"You could say I'm trying to wake the clods out of their rigid mental sets by forcing them to deal with unconventional behavior... or you could say I just like jerking folks around. For that matter, you could say anything you damned well want to. I do." —Admiral Chee, Expendable
Albireo Imma in Mahou Sensei Negima!, who seems to feel it is his job to get a rise out of Evangeline. He's described as her 'natural enemy'.
Zazie Rainyday appears to be following in his footsteps.
Half the time when Koizumi and Kyon from Suzumiya Haruhi talk, Koizumi will explain some theory to explain Haruhi and Kyon will start getting very involved in the conversation and thinking about it deeply—at which point he says "Just kidding, I made the whole thing up." Annoying!
A bad case of this comes from none other than Ryoko Asakura, who decides it's her job to make Haruhi do something and tries to murder Kyon. Actions speak louder than words?
In practice, Kafuka Fuura of Sayonara, Zetsubou-Sensei comes across like this, as while she professes extreme optimism on every subject, she tends to create or encourage chaos by doing so, and we know that she's really Cute and Psycho.
Tsuyuri from Doujin Work is this through and through, causing most of the misunderstandings in the series.
Mai from Nichijou goes to great lengths in order to confuse her friends, going so far as to seemingly confess to Yukko just to provoke a funny response. She'll even troll herself. Also, her dogs are the same way.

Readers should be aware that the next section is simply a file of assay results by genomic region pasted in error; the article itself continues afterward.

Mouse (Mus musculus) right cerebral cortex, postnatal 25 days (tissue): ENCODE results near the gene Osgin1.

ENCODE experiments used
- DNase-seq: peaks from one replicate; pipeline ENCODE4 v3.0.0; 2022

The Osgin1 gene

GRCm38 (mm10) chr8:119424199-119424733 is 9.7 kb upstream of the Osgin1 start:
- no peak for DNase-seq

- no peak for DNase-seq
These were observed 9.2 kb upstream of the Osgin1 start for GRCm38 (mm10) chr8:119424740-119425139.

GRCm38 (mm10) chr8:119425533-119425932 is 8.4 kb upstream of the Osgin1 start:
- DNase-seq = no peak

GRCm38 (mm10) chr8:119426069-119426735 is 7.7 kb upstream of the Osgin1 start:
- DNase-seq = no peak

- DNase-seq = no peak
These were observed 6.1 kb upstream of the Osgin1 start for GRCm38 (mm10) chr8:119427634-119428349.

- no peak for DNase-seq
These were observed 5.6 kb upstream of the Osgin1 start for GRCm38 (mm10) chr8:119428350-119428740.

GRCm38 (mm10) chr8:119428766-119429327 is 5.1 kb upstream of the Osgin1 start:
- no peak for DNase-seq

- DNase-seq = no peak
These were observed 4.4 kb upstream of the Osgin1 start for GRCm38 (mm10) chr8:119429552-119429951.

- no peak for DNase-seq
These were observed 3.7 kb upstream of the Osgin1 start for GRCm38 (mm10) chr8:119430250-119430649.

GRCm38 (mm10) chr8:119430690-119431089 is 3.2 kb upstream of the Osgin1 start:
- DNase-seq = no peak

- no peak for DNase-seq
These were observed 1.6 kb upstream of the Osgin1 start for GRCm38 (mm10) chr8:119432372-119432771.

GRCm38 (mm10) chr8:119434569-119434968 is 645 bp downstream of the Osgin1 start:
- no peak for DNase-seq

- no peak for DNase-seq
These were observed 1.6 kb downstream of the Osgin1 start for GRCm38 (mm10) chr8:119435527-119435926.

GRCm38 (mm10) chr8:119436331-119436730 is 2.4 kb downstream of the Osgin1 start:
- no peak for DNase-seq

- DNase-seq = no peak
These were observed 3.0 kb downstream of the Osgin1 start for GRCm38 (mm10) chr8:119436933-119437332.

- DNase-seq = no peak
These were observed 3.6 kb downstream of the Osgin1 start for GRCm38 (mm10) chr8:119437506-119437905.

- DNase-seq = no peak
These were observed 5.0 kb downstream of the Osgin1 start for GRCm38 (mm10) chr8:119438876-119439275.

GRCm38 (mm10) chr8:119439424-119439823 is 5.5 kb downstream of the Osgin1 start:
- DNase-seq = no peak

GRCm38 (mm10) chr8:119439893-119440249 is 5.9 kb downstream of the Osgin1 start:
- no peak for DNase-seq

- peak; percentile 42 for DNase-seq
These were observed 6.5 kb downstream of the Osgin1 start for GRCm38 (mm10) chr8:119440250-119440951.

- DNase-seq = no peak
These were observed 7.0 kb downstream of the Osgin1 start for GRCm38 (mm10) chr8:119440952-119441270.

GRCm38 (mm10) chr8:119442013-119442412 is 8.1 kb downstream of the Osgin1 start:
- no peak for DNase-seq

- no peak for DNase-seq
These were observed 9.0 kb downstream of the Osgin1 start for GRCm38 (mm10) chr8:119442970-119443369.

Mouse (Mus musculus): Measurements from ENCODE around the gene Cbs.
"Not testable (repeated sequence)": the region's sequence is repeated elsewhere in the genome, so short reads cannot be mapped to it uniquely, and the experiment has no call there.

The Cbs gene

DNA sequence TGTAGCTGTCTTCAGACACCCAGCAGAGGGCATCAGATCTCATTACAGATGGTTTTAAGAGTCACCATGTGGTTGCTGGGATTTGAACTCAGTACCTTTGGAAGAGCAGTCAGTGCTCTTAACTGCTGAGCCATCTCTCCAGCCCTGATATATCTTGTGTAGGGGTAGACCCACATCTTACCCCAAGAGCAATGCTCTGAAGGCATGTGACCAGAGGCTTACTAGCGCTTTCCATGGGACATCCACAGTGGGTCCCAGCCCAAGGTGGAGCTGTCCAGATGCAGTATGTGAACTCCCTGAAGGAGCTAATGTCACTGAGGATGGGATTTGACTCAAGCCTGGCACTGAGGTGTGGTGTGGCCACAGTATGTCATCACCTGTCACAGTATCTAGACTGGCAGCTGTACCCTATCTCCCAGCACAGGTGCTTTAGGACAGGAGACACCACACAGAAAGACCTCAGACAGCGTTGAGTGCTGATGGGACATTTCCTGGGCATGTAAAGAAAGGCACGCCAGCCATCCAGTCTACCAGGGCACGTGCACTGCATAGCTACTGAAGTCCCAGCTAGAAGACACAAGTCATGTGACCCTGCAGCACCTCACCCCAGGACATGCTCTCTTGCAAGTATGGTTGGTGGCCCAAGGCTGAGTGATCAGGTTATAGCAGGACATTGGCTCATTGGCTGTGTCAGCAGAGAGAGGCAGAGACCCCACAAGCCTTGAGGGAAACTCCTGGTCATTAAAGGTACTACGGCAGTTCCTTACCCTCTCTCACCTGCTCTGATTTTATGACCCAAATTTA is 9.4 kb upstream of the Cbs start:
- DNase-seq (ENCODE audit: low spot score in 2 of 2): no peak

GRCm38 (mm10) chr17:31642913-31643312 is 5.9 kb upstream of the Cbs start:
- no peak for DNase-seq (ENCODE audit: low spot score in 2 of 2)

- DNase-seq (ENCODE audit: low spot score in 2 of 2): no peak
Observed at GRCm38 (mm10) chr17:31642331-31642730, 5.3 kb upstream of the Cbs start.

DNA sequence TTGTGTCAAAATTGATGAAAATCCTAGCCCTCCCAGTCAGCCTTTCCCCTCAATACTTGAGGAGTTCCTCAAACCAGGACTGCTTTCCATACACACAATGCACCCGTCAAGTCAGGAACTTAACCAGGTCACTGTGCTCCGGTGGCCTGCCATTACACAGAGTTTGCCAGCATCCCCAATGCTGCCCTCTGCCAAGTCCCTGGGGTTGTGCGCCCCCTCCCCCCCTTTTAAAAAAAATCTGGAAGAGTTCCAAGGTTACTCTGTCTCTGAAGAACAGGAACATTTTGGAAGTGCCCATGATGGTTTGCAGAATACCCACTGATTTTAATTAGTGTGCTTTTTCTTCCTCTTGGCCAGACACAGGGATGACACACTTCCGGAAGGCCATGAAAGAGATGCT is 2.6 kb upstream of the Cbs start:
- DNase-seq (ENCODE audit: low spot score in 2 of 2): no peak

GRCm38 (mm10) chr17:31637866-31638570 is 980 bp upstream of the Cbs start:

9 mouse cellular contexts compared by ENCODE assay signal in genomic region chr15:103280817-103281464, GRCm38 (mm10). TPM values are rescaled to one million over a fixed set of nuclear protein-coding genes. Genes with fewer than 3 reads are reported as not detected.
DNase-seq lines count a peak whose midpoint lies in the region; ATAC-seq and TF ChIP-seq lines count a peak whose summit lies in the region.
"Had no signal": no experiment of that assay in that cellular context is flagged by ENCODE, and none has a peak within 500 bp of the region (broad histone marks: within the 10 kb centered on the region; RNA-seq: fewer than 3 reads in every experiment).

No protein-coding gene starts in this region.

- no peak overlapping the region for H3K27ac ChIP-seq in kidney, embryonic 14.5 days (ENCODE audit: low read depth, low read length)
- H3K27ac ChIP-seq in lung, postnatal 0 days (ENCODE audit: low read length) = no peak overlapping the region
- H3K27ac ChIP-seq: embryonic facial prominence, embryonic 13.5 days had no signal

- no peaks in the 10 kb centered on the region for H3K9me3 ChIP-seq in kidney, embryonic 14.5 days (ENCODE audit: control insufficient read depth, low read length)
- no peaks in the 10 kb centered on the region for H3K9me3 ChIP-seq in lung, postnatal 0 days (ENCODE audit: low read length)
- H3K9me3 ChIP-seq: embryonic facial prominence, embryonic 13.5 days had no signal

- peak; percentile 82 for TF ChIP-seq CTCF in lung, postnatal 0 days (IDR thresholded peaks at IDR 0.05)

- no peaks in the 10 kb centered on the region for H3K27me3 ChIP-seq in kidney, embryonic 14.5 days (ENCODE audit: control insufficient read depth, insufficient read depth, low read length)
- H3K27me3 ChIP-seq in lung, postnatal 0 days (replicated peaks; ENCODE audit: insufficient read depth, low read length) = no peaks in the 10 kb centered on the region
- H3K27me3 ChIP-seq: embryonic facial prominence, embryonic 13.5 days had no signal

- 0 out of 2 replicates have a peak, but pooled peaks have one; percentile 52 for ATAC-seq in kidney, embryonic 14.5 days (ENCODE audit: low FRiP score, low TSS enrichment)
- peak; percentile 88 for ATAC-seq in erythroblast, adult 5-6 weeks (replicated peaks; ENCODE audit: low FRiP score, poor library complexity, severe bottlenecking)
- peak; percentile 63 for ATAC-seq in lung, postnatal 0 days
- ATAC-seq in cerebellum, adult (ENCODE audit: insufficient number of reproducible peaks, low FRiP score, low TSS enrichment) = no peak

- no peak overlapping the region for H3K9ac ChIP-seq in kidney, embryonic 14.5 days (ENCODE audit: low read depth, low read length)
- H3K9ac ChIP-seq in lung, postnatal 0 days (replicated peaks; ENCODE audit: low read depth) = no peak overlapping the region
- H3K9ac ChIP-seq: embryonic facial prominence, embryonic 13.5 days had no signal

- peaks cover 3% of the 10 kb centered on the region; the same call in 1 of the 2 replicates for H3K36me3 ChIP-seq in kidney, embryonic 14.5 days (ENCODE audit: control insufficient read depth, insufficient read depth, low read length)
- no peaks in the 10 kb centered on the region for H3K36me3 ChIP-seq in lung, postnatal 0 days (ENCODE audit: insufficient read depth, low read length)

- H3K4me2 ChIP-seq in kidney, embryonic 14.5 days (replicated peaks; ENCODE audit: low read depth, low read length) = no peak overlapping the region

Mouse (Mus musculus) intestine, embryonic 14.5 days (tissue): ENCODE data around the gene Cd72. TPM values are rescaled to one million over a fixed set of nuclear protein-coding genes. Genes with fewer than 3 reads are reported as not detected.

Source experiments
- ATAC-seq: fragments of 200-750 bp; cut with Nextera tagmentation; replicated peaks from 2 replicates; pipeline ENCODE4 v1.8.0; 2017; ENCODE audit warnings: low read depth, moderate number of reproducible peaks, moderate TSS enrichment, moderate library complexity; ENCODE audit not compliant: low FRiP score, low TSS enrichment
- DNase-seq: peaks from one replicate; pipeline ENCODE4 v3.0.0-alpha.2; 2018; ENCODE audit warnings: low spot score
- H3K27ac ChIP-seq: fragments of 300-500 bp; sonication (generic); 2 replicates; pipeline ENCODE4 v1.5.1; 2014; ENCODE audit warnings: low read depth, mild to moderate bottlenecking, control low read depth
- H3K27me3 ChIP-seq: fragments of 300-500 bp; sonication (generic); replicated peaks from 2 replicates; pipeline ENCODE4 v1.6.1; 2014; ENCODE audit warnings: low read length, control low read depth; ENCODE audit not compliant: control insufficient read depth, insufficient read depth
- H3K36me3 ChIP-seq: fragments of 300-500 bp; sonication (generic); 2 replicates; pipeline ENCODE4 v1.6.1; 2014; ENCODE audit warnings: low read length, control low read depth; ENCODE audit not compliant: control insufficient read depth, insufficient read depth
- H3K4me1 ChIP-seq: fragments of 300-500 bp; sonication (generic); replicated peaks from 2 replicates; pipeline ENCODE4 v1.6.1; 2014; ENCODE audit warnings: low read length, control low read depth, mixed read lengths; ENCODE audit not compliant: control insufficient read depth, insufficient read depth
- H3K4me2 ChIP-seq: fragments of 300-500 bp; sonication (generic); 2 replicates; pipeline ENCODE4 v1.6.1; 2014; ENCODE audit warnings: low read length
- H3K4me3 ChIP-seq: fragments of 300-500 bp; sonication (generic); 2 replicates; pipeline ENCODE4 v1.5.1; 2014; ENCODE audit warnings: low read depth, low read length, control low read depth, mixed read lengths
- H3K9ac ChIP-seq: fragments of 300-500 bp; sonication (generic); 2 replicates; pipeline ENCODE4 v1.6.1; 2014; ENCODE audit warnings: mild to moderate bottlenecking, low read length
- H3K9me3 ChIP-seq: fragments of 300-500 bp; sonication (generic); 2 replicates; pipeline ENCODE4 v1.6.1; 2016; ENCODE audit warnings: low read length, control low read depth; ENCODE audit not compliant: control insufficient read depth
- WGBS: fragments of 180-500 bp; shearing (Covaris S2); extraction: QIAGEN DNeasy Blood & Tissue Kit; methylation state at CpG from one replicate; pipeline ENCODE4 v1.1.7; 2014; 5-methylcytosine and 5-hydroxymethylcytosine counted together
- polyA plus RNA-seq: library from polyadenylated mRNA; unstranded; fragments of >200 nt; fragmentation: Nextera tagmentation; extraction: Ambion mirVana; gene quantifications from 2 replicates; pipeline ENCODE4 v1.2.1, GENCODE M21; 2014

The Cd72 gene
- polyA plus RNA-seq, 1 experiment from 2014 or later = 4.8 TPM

And one of said friends has an older sister, who is just as bad.
Shirokuma of Shirokuma Cafe enjoys making things up and messing with his friends because he thinks their lives are too dull.
Manabe from Kotoura-san is a mixture of this and The Tease. He likes having sexual fantasies of his girlfriend and local telepath Haruka so that she flusters, and it's that that turns him on.
Monkey D. Luffy from One Piece does this to the villains, often pointing out their physical features (BIG RED NOSE!!!), seemingly just to make them mad.
L from Death Note does this to gauge reactions from other people, helping him read them more easily.
Yutaka's sister Kaoru from Servant × Service mentioned she likes to play tricks on people when she introduced herself. She's right; the first she appears, she actually staged an Unsettling Gender-Reveal in front of Lucy, making the latter to believe Yutaka is indeed a female for a few seconds!
Kaede Ikeno from Sakura Trick fits the bill, often playing pranks on the other girls because they seem like good ideas at the time.
Sougo Okita from Gintama pretty much lives to annoy others. The most common target of his is Hijikata, and the pranks he directs at him frequently are more like attempted murder.
Kagerou Days: Kano. It really doesn't help that he's a Shape Shifter. Most of his lines are meant to fluster someone in some way, whether it is to break Kido's cool exterior, reading Mary's poetry aloud for everyone, or making comments suggesting he's attracted to Momo in front of Shintaro. Once his status as The Resenter is revealed, it's clear he's more of a Troll instead.
Hisoka from Hunter x Hunter messes with people just for amusement in some scenes, though he toes the lines between comedy and cruelty (for example, joking about killing Killua to Illumi, who reacts accordingly, though he calms down quickly upon realizing it was a joke), though his cruelness during some fights pushes him into Troll territory.